DAILY FILM DOSE: A Daily Film Appreciation and Review Blog

Tuesday, 2 February 2016

The Hunger

Overwhelmingly beautiful but cold, Tony Scott’s The Hunger, once dismissed back in the day, now resounds as a seminal film of the vampire genre. Consciously aloof, Scott seemed to be striving for what Ridley Scott strove for in his early days, expressive, moody and supremely visual tone pieces. For better or worse Scott would never make a film this again, quickly moving into the Bruckheimer brand of cinema.

The Hunger (1983) dir. Tony Scott
Starring: Catherine Deneuve, Susan Sarandon, David Bowie

By Alan Bacchus

The over-stylization and attention to the same kind of extreme nourish visual details and design of big brother Ridley's Blade Runner, is immediately apparent in the opening scene which cuts three different scenes together in montage. The scene which plays without sound and marred by some strangely abrupt and hokey editing is both incoherent and magical in its experimental form.

The opening scene establishes the characters of Miriam (Deneuve) and John (Bowie) a couple who stalk another couple at a Bauhaus concert. Once at home, their deception reveals itself as a feast of Miriam and John, both vampires quenching their thirst for blood. At the same, we watch Susan Sarandon playing Doctor Sarah Roberts conducting strange aging experiments on a laboratory monkey.

The first half of the picture plays out the last days of Bowie’s character. When hungry, the vampires in this story age in rapidity, and for Bowie, who after a century of life now finds pause in fulfilling his appetite. Being aware of the study of Sarandon’s character on aging might John find a cure to his ailment? The film’s most haunting scene features Bowie who approaches and attempts to confess to Dr. Sarah his own ailment, but is blown off as a nut. Scott stunningly intercuts Sarah’s hospital experiments with Bowie rapid aging over the course of the day who patiently waits outside her office. It’s arguably the most emotional scene of Scott’s career, one which resounds even more due to Bowie’s recent death.

The second half plays out the relationship of Miriam and Sarah. After John dies from the incapacitation of age, Miriam seeks out a new partner. Miriam gives into the coy attraction with Dr. Sarah, an affair consummated with one of the more famous set pieces in the film, a lengthy love scene between Deneuve and Sarandon, shot with the kind of sensual flare which would become a hallmark of Scott’s career.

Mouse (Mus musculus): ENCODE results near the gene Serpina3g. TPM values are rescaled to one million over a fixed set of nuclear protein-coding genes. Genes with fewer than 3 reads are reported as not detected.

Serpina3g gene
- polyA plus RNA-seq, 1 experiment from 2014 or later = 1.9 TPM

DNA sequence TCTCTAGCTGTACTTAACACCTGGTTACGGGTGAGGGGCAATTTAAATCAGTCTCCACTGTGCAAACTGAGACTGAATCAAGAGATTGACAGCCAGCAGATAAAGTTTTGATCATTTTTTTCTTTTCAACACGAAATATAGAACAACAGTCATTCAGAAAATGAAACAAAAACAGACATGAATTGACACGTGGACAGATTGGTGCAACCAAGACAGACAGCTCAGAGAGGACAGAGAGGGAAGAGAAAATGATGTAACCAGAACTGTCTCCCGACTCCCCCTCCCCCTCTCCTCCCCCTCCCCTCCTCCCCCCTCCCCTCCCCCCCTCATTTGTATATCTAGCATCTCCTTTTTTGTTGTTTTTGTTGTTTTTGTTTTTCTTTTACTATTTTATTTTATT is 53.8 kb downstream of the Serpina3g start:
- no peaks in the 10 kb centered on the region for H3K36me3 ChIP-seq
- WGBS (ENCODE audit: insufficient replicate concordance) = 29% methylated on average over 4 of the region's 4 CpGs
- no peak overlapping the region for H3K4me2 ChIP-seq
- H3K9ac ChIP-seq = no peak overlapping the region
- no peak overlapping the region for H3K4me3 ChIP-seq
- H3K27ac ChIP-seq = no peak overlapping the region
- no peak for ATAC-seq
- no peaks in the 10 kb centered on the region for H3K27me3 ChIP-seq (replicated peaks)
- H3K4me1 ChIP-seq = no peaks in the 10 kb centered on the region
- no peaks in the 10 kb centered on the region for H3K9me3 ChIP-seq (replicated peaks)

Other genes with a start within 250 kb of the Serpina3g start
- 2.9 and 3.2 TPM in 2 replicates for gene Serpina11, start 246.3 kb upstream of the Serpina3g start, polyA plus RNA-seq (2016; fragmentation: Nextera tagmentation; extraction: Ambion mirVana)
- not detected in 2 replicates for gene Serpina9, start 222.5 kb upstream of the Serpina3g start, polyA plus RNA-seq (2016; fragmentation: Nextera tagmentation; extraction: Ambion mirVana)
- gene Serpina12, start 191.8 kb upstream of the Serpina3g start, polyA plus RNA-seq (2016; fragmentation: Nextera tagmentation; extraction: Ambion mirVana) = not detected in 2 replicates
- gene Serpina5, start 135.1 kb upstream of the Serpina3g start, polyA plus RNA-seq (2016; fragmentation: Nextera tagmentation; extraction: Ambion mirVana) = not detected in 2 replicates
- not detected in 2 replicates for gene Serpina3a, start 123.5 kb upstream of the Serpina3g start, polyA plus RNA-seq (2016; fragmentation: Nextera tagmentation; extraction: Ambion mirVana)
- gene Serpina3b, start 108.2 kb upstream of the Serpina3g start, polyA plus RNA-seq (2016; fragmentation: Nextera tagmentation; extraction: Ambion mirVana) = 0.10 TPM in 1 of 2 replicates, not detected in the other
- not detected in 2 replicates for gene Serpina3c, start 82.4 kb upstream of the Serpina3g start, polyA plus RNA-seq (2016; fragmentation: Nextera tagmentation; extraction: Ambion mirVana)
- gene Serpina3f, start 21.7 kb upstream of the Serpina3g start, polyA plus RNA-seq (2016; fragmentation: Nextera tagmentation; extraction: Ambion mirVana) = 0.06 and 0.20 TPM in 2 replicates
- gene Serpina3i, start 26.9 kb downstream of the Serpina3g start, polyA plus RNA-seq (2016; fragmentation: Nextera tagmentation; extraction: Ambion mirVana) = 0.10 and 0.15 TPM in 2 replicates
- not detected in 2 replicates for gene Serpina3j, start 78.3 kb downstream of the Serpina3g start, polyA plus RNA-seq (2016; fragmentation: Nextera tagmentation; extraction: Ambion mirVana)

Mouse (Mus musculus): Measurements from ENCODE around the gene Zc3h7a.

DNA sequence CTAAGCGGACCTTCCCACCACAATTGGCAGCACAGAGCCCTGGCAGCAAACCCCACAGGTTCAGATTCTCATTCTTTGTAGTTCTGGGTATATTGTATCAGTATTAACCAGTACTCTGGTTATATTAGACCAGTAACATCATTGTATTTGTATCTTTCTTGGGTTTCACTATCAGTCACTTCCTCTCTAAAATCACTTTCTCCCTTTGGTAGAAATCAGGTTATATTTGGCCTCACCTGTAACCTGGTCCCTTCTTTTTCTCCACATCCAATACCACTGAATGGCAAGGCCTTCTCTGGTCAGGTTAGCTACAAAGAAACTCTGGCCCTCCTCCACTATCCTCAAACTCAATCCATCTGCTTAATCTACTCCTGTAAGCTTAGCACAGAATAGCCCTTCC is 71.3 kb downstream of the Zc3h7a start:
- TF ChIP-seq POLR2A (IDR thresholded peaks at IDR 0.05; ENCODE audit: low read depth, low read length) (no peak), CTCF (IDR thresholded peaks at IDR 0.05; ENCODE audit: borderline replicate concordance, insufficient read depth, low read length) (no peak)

The second half of the film doesn’t match the haunting and tragic power of the scenes with David Bowie. The third act seems forced to resolve itself with an unsatisfying and arbitrary action scene, albeit intense and eye popping.

It would be hard to find a more stunning film made at that in terms of pure cinematography and lighting. If the 1980’s were a dead zone decade of cinema, I'd argue the decade as being the unrivaled peak of colour cinematography. It seems as if colour film had finally matured and caught up to the richness and textures of B&W film in its heyday. And few films of the decade reached the level of visual splendor achieved by The Hunger.


Friday, 29 January 2016

52 Pick Up

This underseen Elmore Leonard-penned project about a prominent LA industrialist blackmailed for his infidelity cruises through the seedy LA crime underworld in the same way Chinatown and other LA-based noir films before it. But as a time capsule of the decade, for better or worse, it’s also burdened with the vulgarities of 1980’s cinema.

Wednesday, 13 January 2016

The Revenant

Perhaps more admirable and commendable than moving or masterful, the large scale frontier adventure tale visualized with eye-popping wide angle realism doesn't quite to add up to something greater than the sum of its parts. This is the power of that indescribable piece of storytelling/cinematic magic which when missing can make even the boldest, visionary works of art feel strangely inert.

Friday, 8 January 2016

Elvis on Tour

You don't have to be an Elvis fan to be thrilled by this treasure of a documentary depicting the elder Elvis, in the twilight of his career - the jumpsuit, the rhinestone belts, the rings, the cape, the sideburns, and the choral grandiosity of his performances - revving it up on the quintessential road trip rock doc.

Tuesday, 5 January 2016

Best of 2015

IT FOLLOWS (dir. David Robert Mitchell)